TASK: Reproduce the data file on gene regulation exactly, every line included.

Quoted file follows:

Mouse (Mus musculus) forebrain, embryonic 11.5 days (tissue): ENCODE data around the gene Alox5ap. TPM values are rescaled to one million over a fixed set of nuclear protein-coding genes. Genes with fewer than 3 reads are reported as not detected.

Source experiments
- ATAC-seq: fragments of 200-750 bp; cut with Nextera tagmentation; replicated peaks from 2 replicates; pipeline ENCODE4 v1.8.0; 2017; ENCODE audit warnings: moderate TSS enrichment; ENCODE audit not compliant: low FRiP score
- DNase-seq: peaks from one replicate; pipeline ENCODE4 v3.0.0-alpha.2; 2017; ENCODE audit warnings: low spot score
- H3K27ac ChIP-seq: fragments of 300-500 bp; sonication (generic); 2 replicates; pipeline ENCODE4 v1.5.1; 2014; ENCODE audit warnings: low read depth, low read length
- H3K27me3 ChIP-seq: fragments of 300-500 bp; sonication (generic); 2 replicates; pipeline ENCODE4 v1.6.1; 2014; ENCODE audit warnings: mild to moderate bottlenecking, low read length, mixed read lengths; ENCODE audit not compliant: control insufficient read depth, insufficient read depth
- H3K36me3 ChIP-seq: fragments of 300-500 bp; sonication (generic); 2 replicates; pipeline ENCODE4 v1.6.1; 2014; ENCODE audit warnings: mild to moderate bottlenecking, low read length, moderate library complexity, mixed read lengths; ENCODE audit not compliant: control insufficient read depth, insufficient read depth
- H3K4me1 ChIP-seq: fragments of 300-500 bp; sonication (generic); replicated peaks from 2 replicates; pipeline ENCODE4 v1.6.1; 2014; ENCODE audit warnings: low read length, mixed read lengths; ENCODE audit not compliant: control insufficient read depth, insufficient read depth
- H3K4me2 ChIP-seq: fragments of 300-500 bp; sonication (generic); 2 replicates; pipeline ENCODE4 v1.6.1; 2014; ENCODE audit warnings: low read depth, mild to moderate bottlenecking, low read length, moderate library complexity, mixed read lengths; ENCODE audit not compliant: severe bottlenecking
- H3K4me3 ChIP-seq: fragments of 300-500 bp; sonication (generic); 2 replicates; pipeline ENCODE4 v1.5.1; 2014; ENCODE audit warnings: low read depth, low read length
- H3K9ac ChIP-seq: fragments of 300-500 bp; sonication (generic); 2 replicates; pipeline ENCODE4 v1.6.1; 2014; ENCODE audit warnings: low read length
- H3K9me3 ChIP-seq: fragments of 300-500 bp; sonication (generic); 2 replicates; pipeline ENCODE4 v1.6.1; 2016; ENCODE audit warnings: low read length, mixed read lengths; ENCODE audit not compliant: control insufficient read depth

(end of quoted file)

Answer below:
Mouse (Mus musculus) forebrain, embryonic 11.5 days (tissue): ENCODE data around the gene Alox5ap. TPM values are rescaled to one million over a fixed set of nuclear protein-coding genes. Genes with fewer than 3 reads are reported as not detected.

Source experiments
- ATAC-seq: fragments of 200-750 bp; cut with Nextera tagmentation; replicated peaks from 2 replicates; pipeline ENCODE4 v1.8.0; 2017; ENCODE audit warnings: moderate TSS enrichment; ENCODE audit not compliant: low FRiP score
- DNase-seq: peaks from one replicate; pipeline ENCODE4 v3.0.0-alpha.2; 2017; ENCODE audit warnings: low spot score
- H3K27ac ChIP-seq: fragments of 300-500 bp; sonication (generic); 2 replicates; pipeline ENCODE4 v1.5.1; 2014; ENCODE audit warnings: low read depth, low read length
- H3K27me3 ChIP-seq: fragments of 300-500 bp; sonication (generic); 2 replicates; pipeline ENCODE4 v1.6.1; 2014; ENCODE audit warnings: mild to moderate bottlenecking, low read length, mixed read lengths; ENCODE audit not compliant: control insufficient read depth, insufficient read depth
- H3K36me3 ChIP-seq: fragments of 300-500 bp; sonication (generic); 2 replicates; pipeline ENCODE4 v1.6.1; 2014; ENCODE audit warnings: mild to moderate bottlenecking, low read length, moderate library complexity, mixed read lengths; ENCODE audit not compliant: control insufficient read depth, insufficient read depth
- H3K4me1 ChIP-seq: fragments of 300-500 bp; sonication (generic); replicated peaks from 2 replicates; pipeline ENCODE4 v1.6.1; 2014; ENCODE audit warnings: low read length, mixed read lengths; ENCODE audit not compliant: control insufficient read depth, insufficient read depth
- H3K4me2 ChIP-seq: fragments of 300-500 bp; sonication (generic); 2 replicates; pipeline ENCODE4 v1.6.1; 2014; ENCODE audit warnings: low read depth, mild to moderate bottlenecking, low read length, moderate library complexity, mixed read lengths; ENCODE audit not compliant: severe bottlenecking
- H3K4me3 ChIP-seq: fragments of 300-500 bp; sonication (generic); 2 replicates; pipeline ENCODE4 v1.5.1; 2014; ENCODE audit warnings: low read depth, low read length
- H3K9ac ChIP-seq: fragments of 300-500 bp; sonication (generic); 2 replicates; pipeline ENCODE4 v1.6.1; 2014; ENCODE audit warnings: low read length
- H3K9me3 ChIP-seq: fragments of 300-500 bp; sonication (generic); 2 replicates; pipeline ENCODE4 v1.6.1; 2016; ENCODE audit warnings: low read length, mixed read lengths; ENCODE audit not compliant: control insufficient read depth